Differential educational achievement.

Differential educational achievement: the relevance of a politics of identity, a politics of education.

keywords: education, social class, racism.

The study reported by Jessica Shepherd (The Guardian, 03 09 2010) that social class affects white pupil’s exam results more than those of ethnic minorities felt familiar.

A recent pilot study by a local student researcher, which produced two autobiographical narratives based on individual interviews with two young women, both single parents and of same age, but from different social class and ethnic backgrounds (one white working-class, one BAME), revealed sharp aspirational differences, attitudes to education and educational achievement. What stood out was what seemed to be a correlation between being brought up black in Liverpool; being aware of racism, being subject to racism; having the concept; and a level of social and political consciousness in the young woman brought up around middle class values and expectations. She was articulate and fluent in interview, with plenty to say.

By contrast, the young woman who had grown up in a white working-class family and social environment, did not initially grasp the concept of ‘social class’, but once it was explained, she started to deploy it in her narrative. This lack of self-identity and social awareness had left her unequiped / ill-equiped to understand her own social positioning and the society around her. Indeed she showed little interest. So compared to the young black woman, she manifested a passivity, a sense of subjection, of being at the mercy of events.

This difference may be understood as either having a politics of identity or not. This is crucial to our understanding of education and its purpose, as Freire and others, including feminists, have argued. In my own earlier interviews with white women from working-class backgrounds, who went through higher education, there is an echo of this ‘absence’ or awkwardness. [i] Looking back , as women with a politics of being and education, they spoke of their sense as children and young women, that ‘education and class are mixed up’, that it is ‘like a collision’ (working class and education). They had complex relations with feminism, including early reluctance and resistance. Yet it was feminist writing, research and theory that later enabled them to properly understand their identities and social positioning in ways that were empowering. These opportunities have now been largely withdrawn.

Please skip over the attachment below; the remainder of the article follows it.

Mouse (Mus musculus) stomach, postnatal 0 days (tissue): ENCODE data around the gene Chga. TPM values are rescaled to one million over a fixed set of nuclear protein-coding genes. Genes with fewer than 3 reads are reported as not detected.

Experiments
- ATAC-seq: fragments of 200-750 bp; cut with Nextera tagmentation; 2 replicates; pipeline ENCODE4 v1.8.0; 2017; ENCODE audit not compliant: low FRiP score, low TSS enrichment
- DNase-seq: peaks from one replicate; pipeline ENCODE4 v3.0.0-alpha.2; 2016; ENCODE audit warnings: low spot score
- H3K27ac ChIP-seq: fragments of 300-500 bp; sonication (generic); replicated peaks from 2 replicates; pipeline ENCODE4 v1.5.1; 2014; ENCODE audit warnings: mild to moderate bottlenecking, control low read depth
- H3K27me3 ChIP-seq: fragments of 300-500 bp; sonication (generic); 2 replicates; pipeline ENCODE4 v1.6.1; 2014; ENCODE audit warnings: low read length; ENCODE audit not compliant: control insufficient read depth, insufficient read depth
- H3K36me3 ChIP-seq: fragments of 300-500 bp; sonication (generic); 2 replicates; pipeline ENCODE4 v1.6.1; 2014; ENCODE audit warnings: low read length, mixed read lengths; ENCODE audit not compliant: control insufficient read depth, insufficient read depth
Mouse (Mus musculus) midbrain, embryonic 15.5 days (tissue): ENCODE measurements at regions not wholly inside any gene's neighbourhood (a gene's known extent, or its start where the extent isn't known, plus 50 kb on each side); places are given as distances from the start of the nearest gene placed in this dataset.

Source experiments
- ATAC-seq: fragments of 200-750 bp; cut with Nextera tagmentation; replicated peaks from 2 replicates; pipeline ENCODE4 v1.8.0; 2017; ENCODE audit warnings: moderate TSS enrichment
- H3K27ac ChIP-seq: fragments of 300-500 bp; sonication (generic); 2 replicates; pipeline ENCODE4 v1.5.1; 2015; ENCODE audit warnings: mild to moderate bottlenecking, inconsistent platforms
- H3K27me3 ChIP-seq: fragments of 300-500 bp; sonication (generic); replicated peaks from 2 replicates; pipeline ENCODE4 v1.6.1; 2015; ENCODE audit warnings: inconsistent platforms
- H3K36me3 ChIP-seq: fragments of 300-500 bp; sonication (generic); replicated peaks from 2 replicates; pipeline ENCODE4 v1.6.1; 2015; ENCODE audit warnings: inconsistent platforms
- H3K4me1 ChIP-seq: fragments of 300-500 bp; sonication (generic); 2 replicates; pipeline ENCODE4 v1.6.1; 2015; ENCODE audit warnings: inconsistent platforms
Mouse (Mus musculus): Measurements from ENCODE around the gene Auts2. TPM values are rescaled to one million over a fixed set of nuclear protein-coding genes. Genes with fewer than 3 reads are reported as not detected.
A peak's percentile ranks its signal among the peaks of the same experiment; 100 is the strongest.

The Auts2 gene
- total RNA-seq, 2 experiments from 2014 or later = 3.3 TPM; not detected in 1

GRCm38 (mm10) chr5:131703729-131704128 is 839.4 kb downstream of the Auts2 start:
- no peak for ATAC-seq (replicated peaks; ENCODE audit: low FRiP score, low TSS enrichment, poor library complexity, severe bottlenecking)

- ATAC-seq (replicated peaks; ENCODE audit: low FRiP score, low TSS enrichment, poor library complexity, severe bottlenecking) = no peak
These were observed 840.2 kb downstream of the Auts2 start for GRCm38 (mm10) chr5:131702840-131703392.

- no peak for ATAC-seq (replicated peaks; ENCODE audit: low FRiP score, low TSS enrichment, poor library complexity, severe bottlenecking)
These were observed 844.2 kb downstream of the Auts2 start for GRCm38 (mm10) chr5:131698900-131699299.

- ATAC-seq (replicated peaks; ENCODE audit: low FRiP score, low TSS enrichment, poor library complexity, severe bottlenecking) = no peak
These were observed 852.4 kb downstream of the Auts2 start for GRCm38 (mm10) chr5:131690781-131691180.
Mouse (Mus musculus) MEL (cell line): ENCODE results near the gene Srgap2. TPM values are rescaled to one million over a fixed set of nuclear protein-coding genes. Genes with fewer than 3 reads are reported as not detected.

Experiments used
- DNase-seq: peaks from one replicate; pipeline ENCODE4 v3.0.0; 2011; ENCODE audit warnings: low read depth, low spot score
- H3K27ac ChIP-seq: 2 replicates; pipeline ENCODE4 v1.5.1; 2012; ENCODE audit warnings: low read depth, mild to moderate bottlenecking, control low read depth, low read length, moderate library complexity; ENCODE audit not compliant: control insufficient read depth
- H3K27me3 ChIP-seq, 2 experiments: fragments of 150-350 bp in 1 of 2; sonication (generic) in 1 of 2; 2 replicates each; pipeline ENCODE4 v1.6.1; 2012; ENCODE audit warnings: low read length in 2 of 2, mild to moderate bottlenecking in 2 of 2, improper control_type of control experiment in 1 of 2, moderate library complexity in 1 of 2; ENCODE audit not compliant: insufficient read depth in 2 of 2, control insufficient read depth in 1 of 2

‘Education’, formal or otherwise, is not enough; and is not neutral or technical, or about the absorption of ‘facts’ and figures. Children and young people must be able to find themselves in and through their educational experiences. Education is a political as well as cultural process. Our school system, by styling itself as ‘apolitical’ in its methods and purpose, not only teaches a lie, but betrays most of its pupils and students. Unlike certain other European countries, we have never really wanted all children to have the chance to soar, no matter what their class background. As a ‘developed’ and affluent country, this has been our dismal and lethal failure.

val walsh / 06 09 2010


[i]  See Val Walsh (2007) From tangle to web: women’s life histories and feminist process. Pamela Cotterill, Sue Jackson & Gayle Letherby (eds) Challenges and Negotiations for Women in Higher Education. The Netherlands, Springer: 73-93.

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